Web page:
States aren’t the only ones getting in on the action! Several cities also passed ordinances or issued executive orders in 2017. Salary history bans were the hot legislative topic, with New York City, Philadelphia, Pittsburgh, and San Francisco enacting ordinances and New Orleans Mayor Mitch Landrieu (D) issuing an executive order for city agencies on the subject. San Diego also passed an equal pay ordinance requiring contractors in the city to certify that they pay their employees equally regardless of gender or ethnicity.

Take Action

UWM Equal Pay Day Activism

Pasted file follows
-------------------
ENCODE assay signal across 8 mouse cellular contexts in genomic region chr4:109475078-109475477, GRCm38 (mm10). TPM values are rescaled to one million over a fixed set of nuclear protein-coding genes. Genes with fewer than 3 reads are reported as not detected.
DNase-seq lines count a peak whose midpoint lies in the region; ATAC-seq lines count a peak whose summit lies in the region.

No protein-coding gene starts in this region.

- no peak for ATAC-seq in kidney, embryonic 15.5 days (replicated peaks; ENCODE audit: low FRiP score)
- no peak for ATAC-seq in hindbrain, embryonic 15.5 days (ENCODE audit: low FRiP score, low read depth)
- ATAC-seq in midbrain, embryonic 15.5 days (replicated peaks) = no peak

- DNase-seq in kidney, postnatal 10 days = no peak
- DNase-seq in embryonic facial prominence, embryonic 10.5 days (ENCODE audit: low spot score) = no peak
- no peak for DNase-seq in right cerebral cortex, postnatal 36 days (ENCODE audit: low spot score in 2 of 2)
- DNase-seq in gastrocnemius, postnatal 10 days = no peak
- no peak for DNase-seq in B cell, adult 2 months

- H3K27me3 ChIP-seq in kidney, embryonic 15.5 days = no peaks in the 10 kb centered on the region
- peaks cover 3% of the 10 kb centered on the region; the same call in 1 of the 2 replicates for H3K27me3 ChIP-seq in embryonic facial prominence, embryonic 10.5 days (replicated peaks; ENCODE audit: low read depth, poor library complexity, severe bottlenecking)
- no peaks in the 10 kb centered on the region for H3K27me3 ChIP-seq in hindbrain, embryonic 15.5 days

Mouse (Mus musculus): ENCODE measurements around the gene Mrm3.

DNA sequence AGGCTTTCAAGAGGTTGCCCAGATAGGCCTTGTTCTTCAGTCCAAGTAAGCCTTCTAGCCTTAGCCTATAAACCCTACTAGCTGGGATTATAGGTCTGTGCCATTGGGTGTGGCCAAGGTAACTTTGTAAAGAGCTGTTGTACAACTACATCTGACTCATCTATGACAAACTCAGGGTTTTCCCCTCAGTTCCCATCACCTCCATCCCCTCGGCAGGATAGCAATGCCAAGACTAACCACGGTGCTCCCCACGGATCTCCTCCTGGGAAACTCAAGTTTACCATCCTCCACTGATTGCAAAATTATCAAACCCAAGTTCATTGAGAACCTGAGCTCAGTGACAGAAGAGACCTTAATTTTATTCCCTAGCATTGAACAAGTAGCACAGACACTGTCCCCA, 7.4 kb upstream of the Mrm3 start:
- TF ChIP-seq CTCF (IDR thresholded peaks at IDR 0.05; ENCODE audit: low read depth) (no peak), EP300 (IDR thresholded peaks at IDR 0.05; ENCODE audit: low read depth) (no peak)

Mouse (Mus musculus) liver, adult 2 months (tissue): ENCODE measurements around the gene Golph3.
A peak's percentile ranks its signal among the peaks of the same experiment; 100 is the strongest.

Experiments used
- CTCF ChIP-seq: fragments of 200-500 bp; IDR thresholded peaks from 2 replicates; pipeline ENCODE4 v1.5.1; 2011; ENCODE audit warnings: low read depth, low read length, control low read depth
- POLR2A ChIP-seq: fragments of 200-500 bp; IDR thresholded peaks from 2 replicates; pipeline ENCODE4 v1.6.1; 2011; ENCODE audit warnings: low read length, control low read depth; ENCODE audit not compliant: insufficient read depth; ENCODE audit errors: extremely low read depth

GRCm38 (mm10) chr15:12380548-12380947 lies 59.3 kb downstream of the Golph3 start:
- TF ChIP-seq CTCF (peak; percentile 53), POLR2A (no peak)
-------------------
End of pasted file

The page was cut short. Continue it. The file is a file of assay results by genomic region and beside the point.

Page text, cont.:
What’s the Status of Equal Pay in Your State?

Until a federal law like the Paycheck Fairness Act is passed, each state will continue operating under antiquated regulations and piecemeal laws to combat unequal pay.

Discover The Simple Truth about the Gender Pay Gap

Back up your advocacy with the latest research by reading about how the gender pay gap affects different people in different ways.

Looking up at the inside of the dome from the ground floor. Photos from a walk through the State Capitol in Madison, Wisconsin.

Stay in the Know with the AAUW in the Statehouse Newsletter

The exclusive AAUW in the Statehouse provides updates on state policy from across the country, tips and resources for more effective advocacy, and insider information about good and bad bills in the states.

By:   |   October 13, 2017